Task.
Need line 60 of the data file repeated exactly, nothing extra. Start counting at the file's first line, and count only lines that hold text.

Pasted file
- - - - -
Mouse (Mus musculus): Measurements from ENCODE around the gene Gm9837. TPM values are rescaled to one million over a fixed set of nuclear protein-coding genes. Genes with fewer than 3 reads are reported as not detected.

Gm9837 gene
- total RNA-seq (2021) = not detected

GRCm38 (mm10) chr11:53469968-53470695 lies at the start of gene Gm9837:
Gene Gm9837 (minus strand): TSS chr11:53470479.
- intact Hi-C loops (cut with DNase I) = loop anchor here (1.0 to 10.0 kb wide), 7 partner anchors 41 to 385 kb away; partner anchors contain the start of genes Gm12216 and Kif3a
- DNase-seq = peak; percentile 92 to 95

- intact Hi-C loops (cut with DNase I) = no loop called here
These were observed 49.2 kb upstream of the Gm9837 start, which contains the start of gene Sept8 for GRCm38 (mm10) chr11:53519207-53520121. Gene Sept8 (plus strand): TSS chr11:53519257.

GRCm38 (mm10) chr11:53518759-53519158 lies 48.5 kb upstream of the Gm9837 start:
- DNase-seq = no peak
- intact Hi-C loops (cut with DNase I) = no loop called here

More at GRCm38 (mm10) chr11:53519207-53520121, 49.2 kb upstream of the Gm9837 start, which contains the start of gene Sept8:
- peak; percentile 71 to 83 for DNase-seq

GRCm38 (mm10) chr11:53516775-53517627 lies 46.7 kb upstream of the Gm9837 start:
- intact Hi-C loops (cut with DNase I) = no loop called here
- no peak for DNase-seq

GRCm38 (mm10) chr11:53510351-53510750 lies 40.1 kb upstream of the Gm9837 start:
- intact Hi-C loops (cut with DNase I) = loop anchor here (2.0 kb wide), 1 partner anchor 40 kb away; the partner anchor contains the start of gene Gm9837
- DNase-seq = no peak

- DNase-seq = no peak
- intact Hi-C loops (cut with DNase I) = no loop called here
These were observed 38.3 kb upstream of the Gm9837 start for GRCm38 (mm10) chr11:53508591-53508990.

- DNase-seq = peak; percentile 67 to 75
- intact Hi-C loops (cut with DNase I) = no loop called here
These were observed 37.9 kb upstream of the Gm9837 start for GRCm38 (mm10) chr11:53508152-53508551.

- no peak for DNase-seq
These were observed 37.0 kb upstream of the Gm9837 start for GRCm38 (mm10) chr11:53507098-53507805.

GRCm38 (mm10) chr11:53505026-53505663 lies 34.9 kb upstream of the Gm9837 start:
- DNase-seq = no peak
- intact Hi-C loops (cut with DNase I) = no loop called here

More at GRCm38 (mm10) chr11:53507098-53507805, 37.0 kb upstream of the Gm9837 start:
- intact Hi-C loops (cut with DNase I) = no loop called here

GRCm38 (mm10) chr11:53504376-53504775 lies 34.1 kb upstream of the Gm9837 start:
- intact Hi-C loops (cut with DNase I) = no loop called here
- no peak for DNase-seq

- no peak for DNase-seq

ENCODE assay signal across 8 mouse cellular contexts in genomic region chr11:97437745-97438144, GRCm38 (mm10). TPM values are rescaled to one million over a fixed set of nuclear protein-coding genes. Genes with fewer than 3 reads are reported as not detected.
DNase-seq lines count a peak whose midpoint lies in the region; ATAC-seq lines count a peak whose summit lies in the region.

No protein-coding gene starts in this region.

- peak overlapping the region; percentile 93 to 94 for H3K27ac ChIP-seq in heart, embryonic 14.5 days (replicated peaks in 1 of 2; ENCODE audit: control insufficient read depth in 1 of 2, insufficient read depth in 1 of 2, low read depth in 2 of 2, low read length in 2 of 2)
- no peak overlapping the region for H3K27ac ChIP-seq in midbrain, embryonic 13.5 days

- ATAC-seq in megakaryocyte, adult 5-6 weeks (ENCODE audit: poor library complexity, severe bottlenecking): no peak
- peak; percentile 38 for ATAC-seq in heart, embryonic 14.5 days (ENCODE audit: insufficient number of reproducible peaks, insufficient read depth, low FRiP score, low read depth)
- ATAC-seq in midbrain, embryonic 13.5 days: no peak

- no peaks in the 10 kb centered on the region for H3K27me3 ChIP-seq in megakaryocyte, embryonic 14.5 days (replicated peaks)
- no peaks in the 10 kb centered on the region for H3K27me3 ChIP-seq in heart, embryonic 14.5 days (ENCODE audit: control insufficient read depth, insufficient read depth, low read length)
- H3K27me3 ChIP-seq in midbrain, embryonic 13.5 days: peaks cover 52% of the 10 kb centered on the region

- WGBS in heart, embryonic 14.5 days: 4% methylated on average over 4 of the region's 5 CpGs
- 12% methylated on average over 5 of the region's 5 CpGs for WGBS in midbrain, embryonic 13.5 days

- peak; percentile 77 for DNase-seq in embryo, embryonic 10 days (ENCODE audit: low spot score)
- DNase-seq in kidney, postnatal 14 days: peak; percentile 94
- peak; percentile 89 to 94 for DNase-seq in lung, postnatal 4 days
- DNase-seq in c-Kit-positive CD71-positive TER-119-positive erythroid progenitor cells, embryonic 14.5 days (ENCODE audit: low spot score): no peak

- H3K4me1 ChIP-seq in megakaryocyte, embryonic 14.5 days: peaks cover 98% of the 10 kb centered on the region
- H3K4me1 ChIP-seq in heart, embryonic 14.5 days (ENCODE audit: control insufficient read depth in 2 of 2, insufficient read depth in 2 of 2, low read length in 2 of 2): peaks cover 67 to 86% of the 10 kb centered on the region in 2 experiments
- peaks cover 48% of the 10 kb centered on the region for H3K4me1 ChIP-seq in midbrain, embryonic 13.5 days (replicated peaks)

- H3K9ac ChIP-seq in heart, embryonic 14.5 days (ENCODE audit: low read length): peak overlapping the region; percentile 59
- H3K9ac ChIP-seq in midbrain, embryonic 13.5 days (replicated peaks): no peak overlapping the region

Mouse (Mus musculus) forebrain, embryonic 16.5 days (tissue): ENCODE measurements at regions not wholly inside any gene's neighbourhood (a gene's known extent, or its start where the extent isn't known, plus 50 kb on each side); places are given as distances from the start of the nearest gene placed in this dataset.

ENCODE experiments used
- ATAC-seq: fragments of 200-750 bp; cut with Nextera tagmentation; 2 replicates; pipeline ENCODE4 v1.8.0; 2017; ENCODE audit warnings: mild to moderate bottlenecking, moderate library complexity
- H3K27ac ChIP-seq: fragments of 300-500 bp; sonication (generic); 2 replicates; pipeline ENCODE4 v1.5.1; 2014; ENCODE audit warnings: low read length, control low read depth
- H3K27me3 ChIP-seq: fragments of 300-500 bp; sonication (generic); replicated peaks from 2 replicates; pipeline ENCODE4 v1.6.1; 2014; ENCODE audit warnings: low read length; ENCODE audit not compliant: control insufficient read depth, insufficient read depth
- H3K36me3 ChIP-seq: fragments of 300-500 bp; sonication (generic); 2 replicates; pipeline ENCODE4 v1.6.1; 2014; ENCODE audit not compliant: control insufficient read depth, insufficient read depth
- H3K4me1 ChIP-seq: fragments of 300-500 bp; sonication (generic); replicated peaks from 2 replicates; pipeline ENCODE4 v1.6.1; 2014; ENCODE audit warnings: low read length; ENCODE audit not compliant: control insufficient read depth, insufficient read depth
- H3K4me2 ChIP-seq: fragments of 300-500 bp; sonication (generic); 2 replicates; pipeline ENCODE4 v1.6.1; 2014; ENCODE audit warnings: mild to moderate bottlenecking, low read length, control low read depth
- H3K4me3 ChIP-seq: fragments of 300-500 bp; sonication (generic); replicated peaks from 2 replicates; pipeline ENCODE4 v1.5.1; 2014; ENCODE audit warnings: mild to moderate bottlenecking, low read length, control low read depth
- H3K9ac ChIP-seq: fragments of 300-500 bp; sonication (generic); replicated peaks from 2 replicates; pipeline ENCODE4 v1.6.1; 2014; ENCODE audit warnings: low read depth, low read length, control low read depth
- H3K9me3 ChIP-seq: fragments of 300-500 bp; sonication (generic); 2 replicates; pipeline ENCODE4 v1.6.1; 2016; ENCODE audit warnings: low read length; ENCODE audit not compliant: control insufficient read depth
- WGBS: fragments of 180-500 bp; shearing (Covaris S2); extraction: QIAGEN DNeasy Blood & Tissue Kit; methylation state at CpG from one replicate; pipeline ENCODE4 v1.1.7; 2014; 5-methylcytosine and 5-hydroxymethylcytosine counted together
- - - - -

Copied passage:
Mouse (Mus musculus) forebrain, embryonic 16.5 days (tissue): ENCODE measurements at regions not wholly inside any gene's neighbourhood (a gene's known extent, or its start where the extent isn't known, plus 50 kb on each side); places are given as distances from the start of the nearest gene placed in this dataset.